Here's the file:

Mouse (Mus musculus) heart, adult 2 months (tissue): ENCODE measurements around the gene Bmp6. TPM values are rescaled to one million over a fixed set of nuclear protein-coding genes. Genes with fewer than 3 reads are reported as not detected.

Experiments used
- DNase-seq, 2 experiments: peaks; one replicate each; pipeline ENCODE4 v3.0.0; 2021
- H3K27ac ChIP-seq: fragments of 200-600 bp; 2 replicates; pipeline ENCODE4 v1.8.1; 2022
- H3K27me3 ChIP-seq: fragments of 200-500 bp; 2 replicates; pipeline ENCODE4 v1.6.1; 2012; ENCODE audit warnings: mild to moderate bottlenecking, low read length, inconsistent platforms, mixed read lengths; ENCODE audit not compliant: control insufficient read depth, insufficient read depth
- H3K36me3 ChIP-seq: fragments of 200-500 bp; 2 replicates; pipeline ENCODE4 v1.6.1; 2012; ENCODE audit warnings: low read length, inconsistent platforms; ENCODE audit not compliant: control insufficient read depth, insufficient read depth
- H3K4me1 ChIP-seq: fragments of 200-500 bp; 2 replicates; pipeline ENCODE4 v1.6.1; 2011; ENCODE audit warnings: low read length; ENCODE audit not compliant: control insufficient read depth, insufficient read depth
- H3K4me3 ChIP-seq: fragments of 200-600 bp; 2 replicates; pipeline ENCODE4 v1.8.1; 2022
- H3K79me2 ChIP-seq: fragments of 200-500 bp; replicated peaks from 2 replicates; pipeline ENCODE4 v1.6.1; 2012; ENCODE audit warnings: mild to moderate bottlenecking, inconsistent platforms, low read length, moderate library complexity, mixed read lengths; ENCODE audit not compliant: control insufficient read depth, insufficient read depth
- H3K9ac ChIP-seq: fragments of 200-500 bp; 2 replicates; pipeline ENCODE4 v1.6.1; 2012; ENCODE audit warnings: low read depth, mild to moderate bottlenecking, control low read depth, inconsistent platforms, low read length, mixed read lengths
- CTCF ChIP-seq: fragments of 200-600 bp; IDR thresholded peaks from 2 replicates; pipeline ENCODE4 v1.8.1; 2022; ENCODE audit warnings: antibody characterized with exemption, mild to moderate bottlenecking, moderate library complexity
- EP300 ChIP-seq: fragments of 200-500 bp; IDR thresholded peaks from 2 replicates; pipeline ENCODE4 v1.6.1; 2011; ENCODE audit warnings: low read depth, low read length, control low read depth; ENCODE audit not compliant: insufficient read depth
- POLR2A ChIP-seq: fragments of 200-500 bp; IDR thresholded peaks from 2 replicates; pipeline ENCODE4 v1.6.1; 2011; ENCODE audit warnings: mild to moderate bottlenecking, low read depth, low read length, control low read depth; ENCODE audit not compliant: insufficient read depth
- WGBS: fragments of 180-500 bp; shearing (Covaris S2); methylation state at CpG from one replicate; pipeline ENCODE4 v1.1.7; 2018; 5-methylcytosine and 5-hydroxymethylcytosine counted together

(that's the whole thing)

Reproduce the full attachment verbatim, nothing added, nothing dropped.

Mouse (Mus musculus) heart, adult 2 months (tissue): ENCODE measurements around the gene Bmp6. TPM values are rescaled to one million over a fixed set of nuclear protein-coding genes. Genes with fewer than 3 reads are reported as not detected.

Experiments used
- DNase-seq, 2 experiments: peaks; one replicate each; pipeline ENCODE4 v3.0.0; 2021
- H3K27ac ChIP-seq: fragments of 200-600 bp; 2 replicates; pipeline ENCODE4 v1.8.1; 2022
- H3K27me3 ChIP-seq: fragments of 200-500 bp; 2 replicates; pipeline ENCODE4 v1.6.1; 2012; ENCODE audit warnings: mild to moderate bottlenecking, low read length, inconsistent platforms, mixed read lengths; ENCODE audit not compliant: control insufficient read depth, insufficient read depth
- H3K36me3 ChIP-seq: fragments of 200-500 bp; 2 replicates; pipeline ENCODE4 v1.6.1; 2012; ENCODE audit warnings: low read length, inconsistent platforms; ENCODE audit not compliant: control insufficient read depth, insufficient read depth
- H3K4me1 ChIP-seq: fragments of 200-500 bp; 2 replicates; pipeline ENCODE4 v1.6.1; 2011; ENCODE audit warnings: low read length; ENCODE audit not compliant: control insufficient read depth, insufficient read depth
- H3K4me3 ChIP-seq: fragments of 200-600 bp; 2 replicates; pipeline ENCODE4 v1.8.1; 2022
- H3K79me2 ChIP-seq: fragments of 200-500 bp; replicated peaks from 2 replicates; pipeline ENCODE4 v1.6.1; 2012; ENCODE audit warnings: mild to moderate bottlenecking, inconsistent platforms, low read length, moderate library complexity, mixed read lengths; ENCODE audit not compliant: control insufficient read depth, insufficient read depth
- H3K9ac ChIP-seq: fragments of 200-500 bp; 2 replicates; pipeline ENCODE4 v1.6.1; 2012; ENCODE audit warnings: low read depth, mild to moderate bottlenecking, control low read depth, inconsistent platforms, low read length, mixed read lengths
- CTCF ChIP-seq: fragments of 200-600 bp; IDR thresholded peaks from 2 replicates; pipeline ENCODE4 v1.8.1; 2022; ENCODE audit warnings: antibody characterized with exemption, mild to moderate bottlenecking, moderate library complexity
- EP300 ChIP-seq: fragments of 200-500 bp; IDR thresholded peaks from 2 replicates; pipeline ENCODE4 v1.6.1; 2011; ENCODE audit warnings: low read depth, low read length, control low read depth; ENCODE audit not compliant: insufficient read depth
- POLR2A ChIP-seq: fragments of 200-500 bp; IDR thresholded peaks from 2 replicates; pipeline ENCODE4 v1.6.1; 2011; ENCODE audit warnings: mild to moderate bottlenecking, low read depth, low read length, control low read depth; ENCODE audit not compliant: insufficient read depth
- WGBS: fragments of 180-500 bp; shearing (Covaris S2); methylation state at CpG from one replicate; pipeline ENCODE4 v1.1.7; 2018; 5-methylcytosine and 5-hydroxymethylcytosine counted together